James Fenimore Cooper

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  • Topic: James Fenimore Cooper, Romanticism, The Last of the Mohicans
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  • Published : January 24, 2012
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Connor Roche
Research Paper

JAMES FENIMORE COOPER

James Fenimore Cooper was an important literary figure of the 1800s, best known for his novels. He is perhaps most noted for his greatest work of literature: The Last of the Mohicans: A Narrative of 1757, a tale that chronicles the journey of several English people and a few Native Americans during the French and Indian War, also known as the Seven Days War. Cooper’s work on this novel and others such as The Prairie reflects his different approach regarding certain commonly held ideas of the time. This was especially true concerning the present-day views most people had about Native Americans. However, Cooper’s work also reflected his compliance with the most popular fine arts movement of his time: Romanticism.

To completely grasp the scope of Cooper’s writing, some background on Cooper’s life, and the social customs and ideas of his time are necessary. Cooper was born on September 15, 1789 to Elizabeth Fenimore and William Cooper, the founder of the city of Cooperstown, NY. After expulsion from Yale College, Cooper pursued a career as a sailor on a merchant ship, traveling as far as the Strait of Gibraltar. Following this was a brief stint in the United States Navy, followed by farming. During his expeditions at sea, James Cooper seriously considered becoming a writer. In fact, most of his stories tell tales of sailors and sea trips, inspired by his own days on the water (Literature Network).

At the time of Cooper’s writing, Native Americans were often held in contempt, mistreated, and oppressed. This had been a common aspect of society since the days of Columbus’ first expeditions to the Americas (Cassutto). The Native Americans were regarded with prejudice, hatred, and most of all fear, as is present when experiencing any unknown thing. Often times, brutal massacres were carried out, killing hundreds of innocent Native Americans.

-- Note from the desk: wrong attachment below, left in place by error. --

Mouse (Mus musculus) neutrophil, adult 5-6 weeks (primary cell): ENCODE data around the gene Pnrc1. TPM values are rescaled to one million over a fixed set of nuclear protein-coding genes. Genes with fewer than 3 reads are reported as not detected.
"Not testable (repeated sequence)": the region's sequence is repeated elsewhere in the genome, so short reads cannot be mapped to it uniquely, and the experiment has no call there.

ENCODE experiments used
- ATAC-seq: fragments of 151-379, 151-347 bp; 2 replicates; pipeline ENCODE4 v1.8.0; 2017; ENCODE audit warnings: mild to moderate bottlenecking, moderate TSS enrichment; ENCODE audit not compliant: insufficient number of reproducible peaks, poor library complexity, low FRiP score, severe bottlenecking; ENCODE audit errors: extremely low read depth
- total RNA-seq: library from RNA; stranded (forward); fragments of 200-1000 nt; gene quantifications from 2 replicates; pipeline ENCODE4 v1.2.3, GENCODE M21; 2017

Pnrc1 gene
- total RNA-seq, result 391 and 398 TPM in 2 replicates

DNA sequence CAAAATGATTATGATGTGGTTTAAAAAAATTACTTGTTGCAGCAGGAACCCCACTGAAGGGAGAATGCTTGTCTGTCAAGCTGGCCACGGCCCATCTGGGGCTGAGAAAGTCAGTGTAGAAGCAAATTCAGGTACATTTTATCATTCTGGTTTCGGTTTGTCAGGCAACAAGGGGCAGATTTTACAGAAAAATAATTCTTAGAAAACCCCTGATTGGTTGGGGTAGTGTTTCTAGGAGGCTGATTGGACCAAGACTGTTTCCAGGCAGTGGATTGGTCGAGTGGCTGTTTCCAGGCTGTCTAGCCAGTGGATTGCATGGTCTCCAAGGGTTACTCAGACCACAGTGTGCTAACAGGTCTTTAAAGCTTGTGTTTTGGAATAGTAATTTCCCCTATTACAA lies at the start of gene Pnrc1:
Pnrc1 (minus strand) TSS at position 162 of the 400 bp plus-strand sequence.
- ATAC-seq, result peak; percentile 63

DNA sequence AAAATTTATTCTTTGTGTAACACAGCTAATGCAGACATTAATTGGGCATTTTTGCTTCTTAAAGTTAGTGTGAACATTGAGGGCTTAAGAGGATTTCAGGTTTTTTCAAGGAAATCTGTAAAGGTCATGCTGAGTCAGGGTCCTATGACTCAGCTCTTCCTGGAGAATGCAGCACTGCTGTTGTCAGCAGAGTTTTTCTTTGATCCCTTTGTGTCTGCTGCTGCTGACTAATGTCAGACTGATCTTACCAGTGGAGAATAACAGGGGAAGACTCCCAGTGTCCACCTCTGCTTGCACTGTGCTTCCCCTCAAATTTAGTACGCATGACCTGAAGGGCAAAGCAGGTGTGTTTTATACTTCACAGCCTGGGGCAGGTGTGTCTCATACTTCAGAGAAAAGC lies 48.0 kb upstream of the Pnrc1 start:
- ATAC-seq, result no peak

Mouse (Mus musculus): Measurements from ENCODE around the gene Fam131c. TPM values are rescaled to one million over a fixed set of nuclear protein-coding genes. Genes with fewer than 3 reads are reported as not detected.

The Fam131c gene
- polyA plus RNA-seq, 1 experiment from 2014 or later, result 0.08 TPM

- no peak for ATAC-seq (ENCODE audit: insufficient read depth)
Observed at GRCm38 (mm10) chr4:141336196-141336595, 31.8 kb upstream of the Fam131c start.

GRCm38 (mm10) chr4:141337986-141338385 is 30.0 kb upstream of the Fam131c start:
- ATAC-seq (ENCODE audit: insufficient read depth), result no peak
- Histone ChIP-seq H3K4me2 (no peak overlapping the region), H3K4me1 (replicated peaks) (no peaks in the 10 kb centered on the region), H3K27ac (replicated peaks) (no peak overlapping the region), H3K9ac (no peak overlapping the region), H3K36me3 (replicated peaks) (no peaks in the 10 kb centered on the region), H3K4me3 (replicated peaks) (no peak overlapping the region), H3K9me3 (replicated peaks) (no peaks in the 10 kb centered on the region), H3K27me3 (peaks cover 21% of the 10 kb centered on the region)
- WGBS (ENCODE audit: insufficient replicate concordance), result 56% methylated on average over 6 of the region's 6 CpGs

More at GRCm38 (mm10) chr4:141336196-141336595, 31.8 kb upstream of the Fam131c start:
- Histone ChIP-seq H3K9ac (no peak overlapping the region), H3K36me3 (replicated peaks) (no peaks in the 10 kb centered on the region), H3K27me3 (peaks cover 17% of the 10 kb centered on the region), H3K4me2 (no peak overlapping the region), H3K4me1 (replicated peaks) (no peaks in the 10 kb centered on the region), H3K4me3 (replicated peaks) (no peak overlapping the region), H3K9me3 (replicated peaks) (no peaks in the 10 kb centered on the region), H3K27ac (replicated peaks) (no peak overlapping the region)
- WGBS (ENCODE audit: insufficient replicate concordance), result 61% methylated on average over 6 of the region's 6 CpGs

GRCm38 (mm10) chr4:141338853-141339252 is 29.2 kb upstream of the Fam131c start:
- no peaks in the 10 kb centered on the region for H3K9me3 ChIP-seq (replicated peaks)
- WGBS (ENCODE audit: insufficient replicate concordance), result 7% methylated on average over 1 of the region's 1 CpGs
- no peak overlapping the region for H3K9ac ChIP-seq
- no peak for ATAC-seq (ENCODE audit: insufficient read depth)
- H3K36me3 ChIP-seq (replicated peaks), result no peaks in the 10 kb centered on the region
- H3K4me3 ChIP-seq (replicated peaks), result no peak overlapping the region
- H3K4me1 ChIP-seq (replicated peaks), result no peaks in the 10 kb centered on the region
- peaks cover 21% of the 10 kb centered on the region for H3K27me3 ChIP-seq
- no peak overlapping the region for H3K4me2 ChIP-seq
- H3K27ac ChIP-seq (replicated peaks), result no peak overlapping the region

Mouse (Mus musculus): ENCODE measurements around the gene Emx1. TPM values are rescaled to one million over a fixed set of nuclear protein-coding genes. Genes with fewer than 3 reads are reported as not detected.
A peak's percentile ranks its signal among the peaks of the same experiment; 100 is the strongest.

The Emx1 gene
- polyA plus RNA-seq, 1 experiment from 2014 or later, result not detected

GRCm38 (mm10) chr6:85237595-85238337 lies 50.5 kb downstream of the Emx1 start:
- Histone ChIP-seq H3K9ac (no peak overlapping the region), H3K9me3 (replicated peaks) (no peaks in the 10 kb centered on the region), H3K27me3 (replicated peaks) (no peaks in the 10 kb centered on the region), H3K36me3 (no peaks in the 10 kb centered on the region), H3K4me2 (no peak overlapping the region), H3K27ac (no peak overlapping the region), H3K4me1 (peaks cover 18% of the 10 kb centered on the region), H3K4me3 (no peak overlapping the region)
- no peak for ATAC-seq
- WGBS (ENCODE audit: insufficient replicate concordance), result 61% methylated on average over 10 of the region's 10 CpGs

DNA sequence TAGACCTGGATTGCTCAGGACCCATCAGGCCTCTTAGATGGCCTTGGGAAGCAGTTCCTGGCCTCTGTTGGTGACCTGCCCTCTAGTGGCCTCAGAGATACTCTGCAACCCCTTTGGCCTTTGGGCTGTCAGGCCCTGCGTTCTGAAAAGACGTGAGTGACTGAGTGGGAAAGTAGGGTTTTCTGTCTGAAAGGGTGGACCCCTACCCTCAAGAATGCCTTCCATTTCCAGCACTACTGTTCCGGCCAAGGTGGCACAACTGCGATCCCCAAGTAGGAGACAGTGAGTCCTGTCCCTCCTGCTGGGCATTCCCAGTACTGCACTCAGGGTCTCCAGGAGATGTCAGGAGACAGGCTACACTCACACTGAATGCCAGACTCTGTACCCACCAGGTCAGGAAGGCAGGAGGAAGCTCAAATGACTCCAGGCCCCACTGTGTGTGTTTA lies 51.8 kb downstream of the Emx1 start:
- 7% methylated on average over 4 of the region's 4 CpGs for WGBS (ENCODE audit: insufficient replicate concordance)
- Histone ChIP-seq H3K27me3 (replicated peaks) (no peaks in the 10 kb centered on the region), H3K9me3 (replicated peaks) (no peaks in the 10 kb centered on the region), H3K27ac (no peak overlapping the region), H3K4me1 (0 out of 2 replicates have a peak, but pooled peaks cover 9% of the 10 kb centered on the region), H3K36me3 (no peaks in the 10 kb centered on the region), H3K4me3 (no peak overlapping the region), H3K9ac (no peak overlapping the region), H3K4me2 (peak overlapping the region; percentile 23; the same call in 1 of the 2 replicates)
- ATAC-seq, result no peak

Cooper attempted to change such ideas through the relationships established between characters in his books, as is best shown by The Last of the Mohicans. This book was actually the second (and best known) in a series of five “Leatherstocking Tales” In this story, the two of the main characters are a white man named Natty Bumppo and a Native American named Uncas, who is the titular “Last of the Mohicans”. These two men, though they were from completely different backgrounds, form a very close bond, and show that interracial cooperation is extremely plausible, and actually useful. Furthermore, Natty Bumppo goes as far as adopting a Native American name, Hawkeye, to show that he truly could blend in with the Native Americans and act peacefully with them.

The actual story takes place during the French and Indian War, about 30 years before Cooper was born. Though the war is named after two groups, the actual struggle was part of a huge conflict between several nations, including Austria, England, France, Great Britain, Prussia, and Sweden. In the American colonies, the war resulted from excessive pressure from the British for additional resource collection and production. This resulted in higher taxes, more strenuous work, etc. During the war in the colonies, the Native Americans (Indians) faced the French, who, allied with the British, extended the war for seven years.

Considering the effects that the events of the time period would have had on the people, the works of James Fenimore Cooper could even be considered revolutionary. Despite the heavy racism of the time, Cooper stressed the importance and possibility of interracial cooperation, and even seemed to promote it. In other words, he was not afraid to change the stereotype and provide an alternate view of Native Americans.

However, as with all situations, James Fenimore Cooper also provides a negative, more foreboding side to the relationship between different cultures. Specifically, he seems to promote friendship and brotherhood, but strongly warns against...
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